5 Foam Rolling Myths Debunked
Setting The Record Straight On True Foam Rolling Facts and Fiction
Setting The Foam Rolling Record Straight
Ah, the rise of the roller! If you showed someone a foam roller in a gym 20 years ago, they’d give you a dumbfounded look and direct you to the free weights section of the gym where people actually train. Today? You’d be hard pressed to walk into any gym (or grocery store) in the world and NOT see a collection of rollers being flopped around on by otherwise average gym goers who have somehow learned over time how “pivotal” foam rolling is to making gains in the gym while staving off injury.
Somewhere, something went VERY wrong when it comes to the polarization of foam rolling that has overtaken our current day fitness industry. Why have soft tissue techniques gained polarizing popularity? It’s largely due to one simple fact, foam rolling feels like it’s doing something… something amazing.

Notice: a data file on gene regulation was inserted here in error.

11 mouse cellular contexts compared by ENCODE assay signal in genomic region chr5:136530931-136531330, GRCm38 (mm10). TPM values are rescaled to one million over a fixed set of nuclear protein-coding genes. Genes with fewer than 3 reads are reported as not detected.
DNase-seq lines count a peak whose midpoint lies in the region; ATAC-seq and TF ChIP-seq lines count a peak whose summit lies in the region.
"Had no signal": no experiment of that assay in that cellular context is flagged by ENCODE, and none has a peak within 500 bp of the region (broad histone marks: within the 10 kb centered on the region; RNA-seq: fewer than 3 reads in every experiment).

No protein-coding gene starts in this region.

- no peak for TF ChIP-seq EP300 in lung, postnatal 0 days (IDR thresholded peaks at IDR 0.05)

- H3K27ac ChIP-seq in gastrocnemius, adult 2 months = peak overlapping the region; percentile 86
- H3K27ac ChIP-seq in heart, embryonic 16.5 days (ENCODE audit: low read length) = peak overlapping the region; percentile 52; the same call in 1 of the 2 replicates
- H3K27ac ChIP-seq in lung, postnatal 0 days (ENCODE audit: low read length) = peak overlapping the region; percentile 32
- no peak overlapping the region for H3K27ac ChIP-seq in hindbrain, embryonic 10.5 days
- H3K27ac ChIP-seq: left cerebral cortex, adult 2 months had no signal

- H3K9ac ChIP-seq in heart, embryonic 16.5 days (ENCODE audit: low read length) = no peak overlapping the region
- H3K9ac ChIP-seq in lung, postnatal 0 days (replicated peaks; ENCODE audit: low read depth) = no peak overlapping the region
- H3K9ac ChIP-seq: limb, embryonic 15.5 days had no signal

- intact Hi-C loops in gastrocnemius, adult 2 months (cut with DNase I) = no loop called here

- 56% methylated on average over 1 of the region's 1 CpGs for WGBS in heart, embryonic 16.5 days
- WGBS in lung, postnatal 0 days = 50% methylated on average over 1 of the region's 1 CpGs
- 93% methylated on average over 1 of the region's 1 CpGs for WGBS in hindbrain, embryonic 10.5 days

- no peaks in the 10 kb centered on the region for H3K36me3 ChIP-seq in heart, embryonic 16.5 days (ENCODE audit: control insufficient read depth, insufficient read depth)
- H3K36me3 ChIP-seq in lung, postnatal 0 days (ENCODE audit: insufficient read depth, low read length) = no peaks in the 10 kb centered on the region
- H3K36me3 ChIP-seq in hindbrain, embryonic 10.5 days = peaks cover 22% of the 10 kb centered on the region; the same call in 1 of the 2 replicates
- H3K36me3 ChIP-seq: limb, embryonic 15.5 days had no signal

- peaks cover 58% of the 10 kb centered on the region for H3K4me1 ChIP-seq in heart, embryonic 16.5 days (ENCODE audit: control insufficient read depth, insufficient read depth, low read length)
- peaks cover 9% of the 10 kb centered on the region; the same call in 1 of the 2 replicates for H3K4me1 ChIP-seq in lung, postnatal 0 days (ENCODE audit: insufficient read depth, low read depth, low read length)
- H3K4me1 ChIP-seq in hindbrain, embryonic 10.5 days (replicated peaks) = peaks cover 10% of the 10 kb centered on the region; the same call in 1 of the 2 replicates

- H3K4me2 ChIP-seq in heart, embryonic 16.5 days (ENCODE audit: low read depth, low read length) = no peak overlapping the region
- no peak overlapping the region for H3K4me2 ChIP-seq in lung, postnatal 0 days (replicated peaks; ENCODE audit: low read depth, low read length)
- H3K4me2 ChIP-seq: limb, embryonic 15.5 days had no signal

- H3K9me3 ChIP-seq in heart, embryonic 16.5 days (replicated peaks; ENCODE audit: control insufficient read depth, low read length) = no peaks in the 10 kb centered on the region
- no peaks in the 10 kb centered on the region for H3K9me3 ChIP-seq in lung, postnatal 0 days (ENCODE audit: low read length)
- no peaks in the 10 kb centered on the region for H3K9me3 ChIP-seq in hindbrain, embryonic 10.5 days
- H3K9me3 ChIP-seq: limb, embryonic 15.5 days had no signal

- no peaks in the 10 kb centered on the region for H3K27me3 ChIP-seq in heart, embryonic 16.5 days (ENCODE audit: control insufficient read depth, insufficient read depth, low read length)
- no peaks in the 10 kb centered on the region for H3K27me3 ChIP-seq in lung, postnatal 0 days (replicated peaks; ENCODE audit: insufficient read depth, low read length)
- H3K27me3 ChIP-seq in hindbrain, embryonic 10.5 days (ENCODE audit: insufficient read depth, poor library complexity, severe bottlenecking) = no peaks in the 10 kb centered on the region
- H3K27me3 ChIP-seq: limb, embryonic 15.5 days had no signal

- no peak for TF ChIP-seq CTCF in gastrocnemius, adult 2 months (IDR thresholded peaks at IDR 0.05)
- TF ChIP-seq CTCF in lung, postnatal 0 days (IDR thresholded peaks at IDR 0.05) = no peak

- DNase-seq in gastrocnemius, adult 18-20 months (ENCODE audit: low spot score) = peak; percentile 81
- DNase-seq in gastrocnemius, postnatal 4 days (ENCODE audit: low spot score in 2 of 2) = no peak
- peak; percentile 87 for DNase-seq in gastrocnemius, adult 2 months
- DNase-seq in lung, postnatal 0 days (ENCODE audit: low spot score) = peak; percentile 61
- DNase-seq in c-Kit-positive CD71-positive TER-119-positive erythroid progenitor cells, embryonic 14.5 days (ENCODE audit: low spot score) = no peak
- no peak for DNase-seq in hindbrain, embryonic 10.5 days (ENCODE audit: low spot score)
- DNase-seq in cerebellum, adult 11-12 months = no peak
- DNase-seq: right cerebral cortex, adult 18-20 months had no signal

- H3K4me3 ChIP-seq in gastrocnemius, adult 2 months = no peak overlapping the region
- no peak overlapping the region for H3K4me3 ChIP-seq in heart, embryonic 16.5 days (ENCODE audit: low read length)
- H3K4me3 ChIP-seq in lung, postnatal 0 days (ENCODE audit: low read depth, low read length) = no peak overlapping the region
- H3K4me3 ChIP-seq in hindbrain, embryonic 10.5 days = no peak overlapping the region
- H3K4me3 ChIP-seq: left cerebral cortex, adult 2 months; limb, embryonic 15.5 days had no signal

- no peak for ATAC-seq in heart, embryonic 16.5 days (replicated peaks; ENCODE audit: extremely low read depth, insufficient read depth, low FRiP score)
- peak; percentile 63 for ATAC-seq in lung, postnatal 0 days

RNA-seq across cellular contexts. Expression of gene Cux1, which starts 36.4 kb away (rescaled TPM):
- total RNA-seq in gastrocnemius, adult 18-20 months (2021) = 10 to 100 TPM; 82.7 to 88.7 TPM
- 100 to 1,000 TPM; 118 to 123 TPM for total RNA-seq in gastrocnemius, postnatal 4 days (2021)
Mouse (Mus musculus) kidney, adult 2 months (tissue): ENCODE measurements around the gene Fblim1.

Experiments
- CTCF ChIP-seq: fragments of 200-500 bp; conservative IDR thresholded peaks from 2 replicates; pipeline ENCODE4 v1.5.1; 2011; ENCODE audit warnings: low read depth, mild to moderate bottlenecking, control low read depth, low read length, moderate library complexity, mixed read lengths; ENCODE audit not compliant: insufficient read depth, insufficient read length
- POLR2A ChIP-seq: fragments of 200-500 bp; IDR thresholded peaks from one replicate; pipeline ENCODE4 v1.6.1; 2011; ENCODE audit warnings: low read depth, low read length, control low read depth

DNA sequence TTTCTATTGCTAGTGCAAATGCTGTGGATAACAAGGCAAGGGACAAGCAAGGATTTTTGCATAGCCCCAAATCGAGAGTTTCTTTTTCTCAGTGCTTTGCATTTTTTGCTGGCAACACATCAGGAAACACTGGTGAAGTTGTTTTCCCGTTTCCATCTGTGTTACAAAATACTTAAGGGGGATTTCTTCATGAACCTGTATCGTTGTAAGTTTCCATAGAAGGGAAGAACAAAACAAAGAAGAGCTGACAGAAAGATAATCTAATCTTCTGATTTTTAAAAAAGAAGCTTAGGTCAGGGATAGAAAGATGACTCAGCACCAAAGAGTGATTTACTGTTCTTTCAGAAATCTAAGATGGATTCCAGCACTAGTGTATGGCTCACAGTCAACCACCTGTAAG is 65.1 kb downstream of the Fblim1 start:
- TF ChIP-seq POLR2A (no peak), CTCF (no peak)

This physical feel good effect is a powerful stimulus, especially to the largely misinformed fitness constituency swarming the warm up areas that used to be utilized for training. But the question remains, are SMR techniques actually producing results in terms of performance and injury prevention, or are people just wasting their time flopping around on the ground dry humping a piece of foam for 30 minutes before every training session without actual objective benefits to show for it?
When it comes to soft tissue work, it’s important to discern the fact from the fiction if you want to yield any benefit from your borderline obsessive devotion to the foam roller. Here are 5 of the biggest questions surrounding foam rolling, and more importantly, the answers to the commonly misconstrued myths that we have ALL been told in regards to foam rolling for decades. It’s time to debunk these hard to kill zombie lies, and stream line your soft tissue practice in the process.
#5 Does Foam Rolling Break Up Scar Tissue?